No, Pope Francis, this is not World War Three

In the homily to a mass given this morning in Italy, at a monument to 100,000 soldiers killed in World War I, Pope Francis said:

War is madness… Even today, after the second failure of another world war, perhaps one can speak of a third war, one fought piecemeal, with crimes, massacres, destruction.

There are a lot of awful things happening around the world, and I appreciate the pope’s advocacy for peace, but this comparison goes too far. Take a look at this chart of battle deaths from armed conflict around the world from 1900 to 2005, from a study by researchers at the Peace Research Institute of Oslo (here):

PRIO battle death trends

The chart doesn’t include the past decade, but we don’t need all the numbers in one place to see what a stretch this comparison is. Take Syria’s civil war, which has probably killed more than 150,000 (source) and perhaps as many as 300,000 or more people over the past three years, for an annual death rate of 50,000–100,000. That is a horrifying toll, but it is vastly lower than the annual rates in the several millions that occurred during the World Wars. Put another way, World War II was like 40 to 80 Syrian civil wars at once.

The many other wars of the present do not substantially close this gap. The civil war in Ukraine has killed approximately 3,000 so far (source). More than 2,000 people have died in the fighting associated with Israel’s Operation Protective Edge in Gaza this year (source). The resurgent civil war in Iraq dwarfs them both but still remains well below the intensity of the (interconnected) war next door (source). There are more than 20 other armed conflicts ongoing around the world, but most of them are much less lethal than the ones in Syria and Iraq, and their cumulative toll does not even begin to approach the ones that occurred in the World Wars (source).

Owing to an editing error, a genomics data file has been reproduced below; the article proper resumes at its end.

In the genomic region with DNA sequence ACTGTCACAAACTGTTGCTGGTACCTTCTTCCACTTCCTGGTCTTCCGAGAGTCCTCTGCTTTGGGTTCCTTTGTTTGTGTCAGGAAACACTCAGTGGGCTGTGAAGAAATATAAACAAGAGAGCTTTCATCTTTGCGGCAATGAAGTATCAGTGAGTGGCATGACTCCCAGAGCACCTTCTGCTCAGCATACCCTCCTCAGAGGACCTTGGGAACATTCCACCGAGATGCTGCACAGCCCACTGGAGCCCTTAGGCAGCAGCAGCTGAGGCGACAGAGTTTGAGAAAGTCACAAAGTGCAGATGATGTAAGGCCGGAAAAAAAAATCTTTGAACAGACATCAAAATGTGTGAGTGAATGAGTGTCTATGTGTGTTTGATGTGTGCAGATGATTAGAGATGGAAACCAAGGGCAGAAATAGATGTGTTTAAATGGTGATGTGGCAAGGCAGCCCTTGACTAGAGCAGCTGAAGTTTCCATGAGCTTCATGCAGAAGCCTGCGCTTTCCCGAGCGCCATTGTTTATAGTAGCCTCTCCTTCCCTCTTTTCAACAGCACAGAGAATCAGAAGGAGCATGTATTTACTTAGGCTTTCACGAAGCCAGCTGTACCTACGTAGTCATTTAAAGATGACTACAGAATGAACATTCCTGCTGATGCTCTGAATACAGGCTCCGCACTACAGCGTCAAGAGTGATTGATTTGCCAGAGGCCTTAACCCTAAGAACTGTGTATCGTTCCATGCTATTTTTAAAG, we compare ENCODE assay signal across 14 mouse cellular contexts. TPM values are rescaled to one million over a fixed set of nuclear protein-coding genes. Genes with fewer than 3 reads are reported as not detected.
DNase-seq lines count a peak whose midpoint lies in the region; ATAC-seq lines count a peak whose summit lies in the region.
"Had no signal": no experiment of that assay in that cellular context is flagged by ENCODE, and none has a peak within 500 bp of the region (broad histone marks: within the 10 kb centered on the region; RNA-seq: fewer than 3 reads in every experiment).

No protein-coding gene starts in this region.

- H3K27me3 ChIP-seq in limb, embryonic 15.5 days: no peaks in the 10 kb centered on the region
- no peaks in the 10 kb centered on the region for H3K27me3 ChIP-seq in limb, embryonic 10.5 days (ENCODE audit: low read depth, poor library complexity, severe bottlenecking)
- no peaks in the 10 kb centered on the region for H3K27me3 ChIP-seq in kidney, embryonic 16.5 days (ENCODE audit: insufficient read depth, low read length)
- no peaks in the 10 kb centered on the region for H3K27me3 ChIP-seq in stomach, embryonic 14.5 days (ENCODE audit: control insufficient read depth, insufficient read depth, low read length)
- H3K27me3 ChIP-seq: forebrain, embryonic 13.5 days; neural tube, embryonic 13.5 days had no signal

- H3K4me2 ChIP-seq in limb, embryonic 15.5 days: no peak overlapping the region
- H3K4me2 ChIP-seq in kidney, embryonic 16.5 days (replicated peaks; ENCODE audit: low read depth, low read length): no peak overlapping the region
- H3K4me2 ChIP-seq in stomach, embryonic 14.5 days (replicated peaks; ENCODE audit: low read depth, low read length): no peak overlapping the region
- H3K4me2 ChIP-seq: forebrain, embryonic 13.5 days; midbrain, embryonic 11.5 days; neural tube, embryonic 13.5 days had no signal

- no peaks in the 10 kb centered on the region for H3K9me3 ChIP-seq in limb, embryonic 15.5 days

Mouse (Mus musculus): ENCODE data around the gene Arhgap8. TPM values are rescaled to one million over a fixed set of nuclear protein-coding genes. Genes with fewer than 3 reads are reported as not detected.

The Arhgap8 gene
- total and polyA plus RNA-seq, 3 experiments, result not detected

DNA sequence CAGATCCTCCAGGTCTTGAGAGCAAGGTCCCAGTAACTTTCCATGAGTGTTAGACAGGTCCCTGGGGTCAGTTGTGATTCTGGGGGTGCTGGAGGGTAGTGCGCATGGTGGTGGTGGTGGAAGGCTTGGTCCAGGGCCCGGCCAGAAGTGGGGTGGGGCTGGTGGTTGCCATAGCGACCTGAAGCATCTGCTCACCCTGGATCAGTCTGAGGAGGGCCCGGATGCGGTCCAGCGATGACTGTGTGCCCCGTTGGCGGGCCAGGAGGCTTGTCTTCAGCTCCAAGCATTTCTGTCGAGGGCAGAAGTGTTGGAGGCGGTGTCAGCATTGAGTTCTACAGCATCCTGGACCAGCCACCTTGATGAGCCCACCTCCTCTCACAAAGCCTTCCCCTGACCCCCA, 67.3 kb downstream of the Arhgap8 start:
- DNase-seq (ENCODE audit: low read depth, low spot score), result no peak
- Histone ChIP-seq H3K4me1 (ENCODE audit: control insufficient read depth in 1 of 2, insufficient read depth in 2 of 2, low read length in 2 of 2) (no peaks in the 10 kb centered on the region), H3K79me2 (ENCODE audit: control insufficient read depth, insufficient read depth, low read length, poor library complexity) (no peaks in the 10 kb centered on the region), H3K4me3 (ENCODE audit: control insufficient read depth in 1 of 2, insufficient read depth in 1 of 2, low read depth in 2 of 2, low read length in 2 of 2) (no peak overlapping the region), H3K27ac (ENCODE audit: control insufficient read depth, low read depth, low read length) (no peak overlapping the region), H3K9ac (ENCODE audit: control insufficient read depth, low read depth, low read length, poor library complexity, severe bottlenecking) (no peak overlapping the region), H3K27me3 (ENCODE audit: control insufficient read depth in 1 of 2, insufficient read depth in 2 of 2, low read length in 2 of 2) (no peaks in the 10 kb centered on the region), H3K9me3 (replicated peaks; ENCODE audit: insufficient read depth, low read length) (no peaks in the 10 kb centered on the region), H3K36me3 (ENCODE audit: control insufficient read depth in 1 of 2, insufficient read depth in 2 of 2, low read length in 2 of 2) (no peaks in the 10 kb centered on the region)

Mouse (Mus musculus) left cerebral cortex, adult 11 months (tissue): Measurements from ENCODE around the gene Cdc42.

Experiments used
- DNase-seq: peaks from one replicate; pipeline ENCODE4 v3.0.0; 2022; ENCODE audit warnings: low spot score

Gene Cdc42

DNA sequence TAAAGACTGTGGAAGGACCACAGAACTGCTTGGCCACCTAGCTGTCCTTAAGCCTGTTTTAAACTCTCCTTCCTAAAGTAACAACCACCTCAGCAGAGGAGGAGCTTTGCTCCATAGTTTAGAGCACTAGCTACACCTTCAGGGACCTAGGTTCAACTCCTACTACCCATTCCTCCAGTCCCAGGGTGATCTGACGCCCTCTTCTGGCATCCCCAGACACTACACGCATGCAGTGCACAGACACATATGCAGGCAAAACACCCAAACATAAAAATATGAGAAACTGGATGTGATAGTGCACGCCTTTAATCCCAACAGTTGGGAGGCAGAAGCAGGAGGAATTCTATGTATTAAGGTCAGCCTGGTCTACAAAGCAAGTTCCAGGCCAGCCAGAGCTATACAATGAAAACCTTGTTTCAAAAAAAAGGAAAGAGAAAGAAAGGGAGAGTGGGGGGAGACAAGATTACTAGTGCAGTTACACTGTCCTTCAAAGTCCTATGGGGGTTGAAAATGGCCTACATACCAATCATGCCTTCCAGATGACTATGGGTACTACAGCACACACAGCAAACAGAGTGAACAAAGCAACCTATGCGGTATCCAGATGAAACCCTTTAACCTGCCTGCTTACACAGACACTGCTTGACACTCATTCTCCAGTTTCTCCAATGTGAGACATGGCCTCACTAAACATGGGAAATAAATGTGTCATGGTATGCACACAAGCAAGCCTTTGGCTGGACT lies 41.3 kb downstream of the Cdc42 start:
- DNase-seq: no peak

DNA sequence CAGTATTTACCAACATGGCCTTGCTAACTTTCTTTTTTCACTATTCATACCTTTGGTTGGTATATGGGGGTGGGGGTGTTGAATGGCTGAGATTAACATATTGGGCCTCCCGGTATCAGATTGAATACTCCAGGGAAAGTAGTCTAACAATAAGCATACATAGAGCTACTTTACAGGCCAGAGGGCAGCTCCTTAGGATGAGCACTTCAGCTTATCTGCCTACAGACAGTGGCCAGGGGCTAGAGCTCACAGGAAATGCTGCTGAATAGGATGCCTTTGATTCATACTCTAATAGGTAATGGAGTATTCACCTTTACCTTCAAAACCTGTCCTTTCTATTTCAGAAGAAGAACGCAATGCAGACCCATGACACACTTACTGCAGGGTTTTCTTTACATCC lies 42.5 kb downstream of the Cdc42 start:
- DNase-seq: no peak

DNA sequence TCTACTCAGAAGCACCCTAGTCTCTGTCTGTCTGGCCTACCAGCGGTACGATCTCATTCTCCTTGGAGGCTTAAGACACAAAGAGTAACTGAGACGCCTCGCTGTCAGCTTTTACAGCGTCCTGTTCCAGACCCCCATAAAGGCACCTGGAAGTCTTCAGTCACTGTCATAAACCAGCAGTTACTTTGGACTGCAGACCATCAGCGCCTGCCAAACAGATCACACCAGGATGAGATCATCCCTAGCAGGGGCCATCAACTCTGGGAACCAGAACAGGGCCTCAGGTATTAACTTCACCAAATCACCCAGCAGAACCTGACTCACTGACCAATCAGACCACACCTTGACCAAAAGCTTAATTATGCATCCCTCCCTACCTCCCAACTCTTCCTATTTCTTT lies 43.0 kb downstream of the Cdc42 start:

I sympathize with the Pope’s intentions, but I don’t think that hyperbole is the best way to realize them. Of course, Pope Francis is not alone; we’ve been hearing a lot of this lately. I wonder if violence on the scale of the World Wars now lies so far outside of our lived experience that we simply cannot fathom it. Beyond some level of disorder, things simply become terrible, and all terrible things are alike. I also worry that the fear this apparent availability cascade is producing will drive other governments to react in ways that only make things worse.

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6 Comments

  1. Grant

     /  September 13, 2014

    Perhaps he means a general more violent society, but even there I think he’s a bit too worried.

    Reply
  2. I wonder if violence on the scale of the World Wars now lies so far outside of our lived experience that we simply cannot fathom it.

    I think this is true. No one can imagine nuclear-armed nations going to war with each other on a whim. Totalitarian governments have learned Hitler’s lesson and are typically too economically backwards to even think of conquest. Probably the only nations that could even consider waging World War-scale conflicts without fear of total annihilation today are Brazil and India. Both of these are democracies, and democracies are much less likely to wage war than dictatorships.

    Reply
  3. The first battle of the Marne ended a hundred years ago last Friday. It lasted a week. It produced more than 500K casualties. That’s what a “World War” looks like.

    Reply
  4. Check out Steven Pinker’s Why Violence Has Declined
    Your graph supports his thesis that we may be living in the most peaceful era in our species existence.

    Reply
  1. Krig, kris och demokrati – globala trender 2014 | Johan Larnefeldt

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